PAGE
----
Thermonuclear supernovae take many forms, as demonstrated by the increasing evidence of diversity among type Ia supernovae, particularly at early times, and subclasses of peculiar objects. This thesis presents new observations and modelling tools that explore the diversity of thermonuclear supernovae. We present colour light curves, and optical and near-infrared spectra for SN 2015H, a type Iax supernova, beginning a few days post-explosion. We compare these observations to synthetic light curves and spectra predicted from multi-dimensional explosion models invoking weak deflagrations of Chandrasekhar-mass carbon-oxygen white dwarfs, and find reasonable agreement with a model producing only ∼0.07 M of 56Ni. Our results demonstrate that the observational signatures of this explosion scenario are consistent with type Iax supernovae across a range of luminosities. Our analysis of SN 2015H shows that the strength of the deflagration, and hence amount of 56Ni produced during the explosion, can explain some of the diversity observed among type Iax supernovae. In a subsequent study, we present observations of PS1-12bwh that demonstrate this is not the sole factor affecting the appearance of type Iax supernovae. While the light curve and post-maximum spectra of PS1-12bwh are virtually identical to the prototypical SN 2005hk, the premaximum spectrum of the former does not resemble spectra of the latter at a comparable epoch. We perform spectral modelling and find that the unique pre-maximum appearance of PS1-12bwh is consistent with a lower density in the outer ejecta compared to SN 2005hk. Both objects showed similar light curve peaks and shapes, therefore our analysis indicates that there are additional factors responsible for the diversity of type Iax supernovae apart from the amount of 56Ni produced; hence, type Iax supernovae are not a one-parameter family. The early light curves of type Ia supernovae also display diversity in their colours and shapes. We therefore present a new Monte Carlo radiative transfer code designed for modelling light curves of radioactively driven transients. We perform a parameter study, focusing on the effects of the 56Ni distribution and density profile within the supernova ejecta. Models with 56Ni extending throughout the entire ejecta show brighter and bluer light curves at early times. The density profile also plays a significant role in shaping the early light curve; however, this has been neglected in previous studies. Our models show that comparisons with full colour light curves are necessary to constrain the ejecta properties of type Ia supernovae, such as 56Ni distribution and density profile.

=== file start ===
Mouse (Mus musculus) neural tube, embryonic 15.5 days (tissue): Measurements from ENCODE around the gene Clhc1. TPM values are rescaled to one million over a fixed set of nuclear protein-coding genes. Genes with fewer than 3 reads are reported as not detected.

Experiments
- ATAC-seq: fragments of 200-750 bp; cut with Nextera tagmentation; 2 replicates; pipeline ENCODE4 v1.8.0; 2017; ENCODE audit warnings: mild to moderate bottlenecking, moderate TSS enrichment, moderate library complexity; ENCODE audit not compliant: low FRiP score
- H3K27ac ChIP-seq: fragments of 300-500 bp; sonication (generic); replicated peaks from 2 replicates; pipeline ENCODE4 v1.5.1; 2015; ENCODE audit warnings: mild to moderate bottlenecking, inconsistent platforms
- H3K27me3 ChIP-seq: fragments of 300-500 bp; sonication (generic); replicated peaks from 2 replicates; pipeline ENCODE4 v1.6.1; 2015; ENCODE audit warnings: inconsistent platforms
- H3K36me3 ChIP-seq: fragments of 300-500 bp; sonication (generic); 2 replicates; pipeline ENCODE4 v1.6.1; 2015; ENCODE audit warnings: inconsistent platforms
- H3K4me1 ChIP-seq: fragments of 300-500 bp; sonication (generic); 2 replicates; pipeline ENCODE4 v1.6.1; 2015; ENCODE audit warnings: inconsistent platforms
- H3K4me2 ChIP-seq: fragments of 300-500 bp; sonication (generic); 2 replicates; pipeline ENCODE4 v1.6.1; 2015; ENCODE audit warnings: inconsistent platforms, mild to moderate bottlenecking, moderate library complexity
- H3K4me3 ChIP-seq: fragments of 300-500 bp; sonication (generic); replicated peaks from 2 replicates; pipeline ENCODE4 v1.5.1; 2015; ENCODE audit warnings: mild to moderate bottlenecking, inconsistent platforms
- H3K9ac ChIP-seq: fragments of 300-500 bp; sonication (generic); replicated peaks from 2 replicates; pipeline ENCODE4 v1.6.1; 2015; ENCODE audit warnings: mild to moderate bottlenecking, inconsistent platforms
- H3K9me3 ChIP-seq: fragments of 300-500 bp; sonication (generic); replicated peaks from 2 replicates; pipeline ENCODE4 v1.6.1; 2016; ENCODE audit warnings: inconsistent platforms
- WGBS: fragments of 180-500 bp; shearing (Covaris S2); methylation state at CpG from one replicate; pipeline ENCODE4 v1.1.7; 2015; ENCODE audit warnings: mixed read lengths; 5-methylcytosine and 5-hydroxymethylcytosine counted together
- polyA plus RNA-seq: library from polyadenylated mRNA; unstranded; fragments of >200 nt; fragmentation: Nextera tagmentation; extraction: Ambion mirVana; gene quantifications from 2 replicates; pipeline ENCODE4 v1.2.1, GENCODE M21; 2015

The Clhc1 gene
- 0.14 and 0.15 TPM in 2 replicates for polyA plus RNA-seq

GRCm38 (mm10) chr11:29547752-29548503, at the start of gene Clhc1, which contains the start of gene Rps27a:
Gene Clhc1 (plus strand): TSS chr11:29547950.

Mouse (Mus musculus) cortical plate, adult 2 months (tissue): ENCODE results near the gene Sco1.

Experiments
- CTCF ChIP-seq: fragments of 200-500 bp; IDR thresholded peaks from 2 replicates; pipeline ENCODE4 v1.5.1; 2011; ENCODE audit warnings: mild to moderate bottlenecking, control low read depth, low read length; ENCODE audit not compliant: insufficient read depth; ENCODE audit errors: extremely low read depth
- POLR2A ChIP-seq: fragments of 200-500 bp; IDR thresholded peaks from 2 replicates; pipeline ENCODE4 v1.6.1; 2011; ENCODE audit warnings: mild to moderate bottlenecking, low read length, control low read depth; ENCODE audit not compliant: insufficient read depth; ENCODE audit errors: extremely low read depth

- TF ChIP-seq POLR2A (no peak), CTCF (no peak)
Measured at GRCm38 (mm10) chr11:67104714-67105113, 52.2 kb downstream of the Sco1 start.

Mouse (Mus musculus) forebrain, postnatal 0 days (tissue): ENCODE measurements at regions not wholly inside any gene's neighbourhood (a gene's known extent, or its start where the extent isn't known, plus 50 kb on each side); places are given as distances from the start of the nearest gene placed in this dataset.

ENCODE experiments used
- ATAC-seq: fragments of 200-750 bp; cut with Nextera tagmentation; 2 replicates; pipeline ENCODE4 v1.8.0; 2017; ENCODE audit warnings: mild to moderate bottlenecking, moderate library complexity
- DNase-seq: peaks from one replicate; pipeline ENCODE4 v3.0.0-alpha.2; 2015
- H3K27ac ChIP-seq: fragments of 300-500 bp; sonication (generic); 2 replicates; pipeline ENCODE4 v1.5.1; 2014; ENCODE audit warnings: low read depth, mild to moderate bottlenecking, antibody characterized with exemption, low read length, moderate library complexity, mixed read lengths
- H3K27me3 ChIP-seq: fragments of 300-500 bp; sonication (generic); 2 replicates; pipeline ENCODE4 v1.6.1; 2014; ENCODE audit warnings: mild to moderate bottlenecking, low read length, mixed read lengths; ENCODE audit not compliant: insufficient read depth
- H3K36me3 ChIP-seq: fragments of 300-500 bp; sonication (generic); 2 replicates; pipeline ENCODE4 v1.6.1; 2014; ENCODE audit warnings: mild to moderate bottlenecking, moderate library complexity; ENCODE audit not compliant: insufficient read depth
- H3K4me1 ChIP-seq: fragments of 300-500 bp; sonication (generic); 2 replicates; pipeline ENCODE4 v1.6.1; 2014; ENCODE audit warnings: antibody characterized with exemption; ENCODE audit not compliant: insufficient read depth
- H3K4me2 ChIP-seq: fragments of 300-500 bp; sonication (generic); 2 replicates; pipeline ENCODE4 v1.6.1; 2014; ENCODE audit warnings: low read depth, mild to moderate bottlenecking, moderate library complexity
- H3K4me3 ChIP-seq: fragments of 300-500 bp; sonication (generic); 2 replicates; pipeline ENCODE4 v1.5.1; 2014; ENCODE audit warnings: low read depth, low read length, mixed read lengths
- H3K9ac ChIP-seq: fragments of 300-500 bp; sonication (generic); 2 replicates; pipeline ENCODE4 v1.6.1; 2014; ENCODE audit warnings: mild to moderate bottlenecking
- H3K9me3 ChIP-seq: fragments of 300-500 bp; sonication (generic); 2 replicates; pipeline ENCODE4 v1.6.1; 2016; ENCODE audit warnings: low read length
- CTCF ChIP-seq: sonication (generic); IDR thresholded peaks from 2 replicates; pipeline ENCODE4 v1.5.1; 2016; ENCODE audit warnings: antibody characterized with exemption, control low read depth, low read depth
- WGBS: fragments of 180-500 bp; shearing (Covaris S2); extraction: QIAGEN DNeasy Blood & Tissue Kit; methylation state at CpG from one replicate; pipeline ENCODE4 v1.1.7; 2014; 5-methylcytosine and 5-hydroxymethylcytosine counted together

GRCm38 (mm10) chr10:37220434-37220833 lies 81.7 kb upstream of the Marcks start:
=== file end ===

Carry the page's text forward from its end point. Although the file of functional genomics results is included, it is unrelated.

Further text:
|Date of Award||Jul 2019|
- Queen's University Belfast
|Supervisor||Stephen Smartt (Supervisor) & Stuart Sim (Supervisor)|